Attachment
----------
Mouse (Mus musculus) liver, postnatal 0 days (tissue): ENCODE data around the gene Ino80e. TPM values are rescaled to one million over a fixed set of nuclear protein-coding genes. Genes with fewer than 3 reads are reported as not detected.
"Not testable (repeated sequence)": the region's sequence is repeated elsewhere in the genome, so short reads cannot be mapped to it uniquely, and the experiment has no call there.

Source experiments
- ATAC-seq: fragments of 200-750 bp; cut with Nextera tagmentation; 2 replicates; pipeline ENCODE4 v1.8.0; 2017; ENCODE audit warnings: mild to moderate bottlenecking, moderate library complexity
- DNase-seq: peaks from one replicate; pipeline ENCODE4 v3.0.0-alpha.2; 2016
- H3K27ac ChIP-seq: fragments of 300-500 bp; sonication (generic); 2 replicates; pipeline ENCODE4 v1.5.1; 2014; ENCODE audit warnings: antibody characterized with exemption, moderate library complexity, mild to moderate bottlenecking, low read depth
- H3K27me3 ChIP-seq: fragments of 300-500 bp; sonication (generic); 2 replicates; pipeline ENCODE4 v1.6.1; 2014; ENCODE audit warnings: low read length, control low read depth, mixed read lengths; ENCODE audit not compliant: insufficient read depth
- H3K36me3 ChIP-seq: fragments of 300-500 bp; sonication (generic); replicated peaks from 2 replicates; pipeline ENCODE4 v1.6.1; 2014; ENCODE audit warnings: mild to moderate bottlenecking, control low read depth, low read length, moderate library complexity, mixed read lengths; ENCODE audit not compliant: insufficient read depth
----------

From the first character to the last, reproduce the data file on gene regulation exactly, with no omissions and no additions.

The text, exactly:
Mouse (Mus musculus) liver, postnatal 0 days (tissue): ENCODE data around the gene Ino80e. TPM values are rescaled to one million over a fixed set of nuclear protein-coding genes. Genes with fewer than 3 reads are reported as not detected.
"Not testable (repeated sequence)": the region's sequence is repeated elsewhere in the genome, so short reads cannot be mapped to it uniquely, and the experiment has no call there.

Source experiments
- ATAC-seq: fragments of 200-750 bp; cut with Nextera tagmentation; 2 replicates; pipeline ENCODE4 v1.8.0; 2017; ENCODE audit warnings: mild to moderate bottlenecking, moderate library complexity
- DNase-seq: peaks from one replicate; pipeline ENCODE4 v3.0.0-alpha.2; 2016
- H3K27ac ChIP-seq: fragments of 300-500 bp; sonication (generic); 2 replicates; pipeline ENCODE4 v1.5.1; 2014; ENCODE audit warnings: antibody characterized with exemption, moderate library complexity, mild to moderate bottlenecking, low read depth
- H3K27me3 ChIP-seq: fragments of 300-500 bp; sonication (generic); 2 replicates; pipeline ENCODE4 v1.6.1; 2014; ENCODE audit warnings: low read length, control low read depth, mixed read lengths; ENCODE audit not compliant: insufficient read depth
- H3K36me3 ChIP-seq: fragments of 300-500 bp; sonication (generic); replicated peaks from 2 replicates; pipeline ENCODE4 v1.6.1; 2014; ENCODE audit warnings: mild to moderate bottlenecking, control low read depth, low read length, moderate library complexity, mixed read lengths; ENCODE audit not compliant: insufficient read depth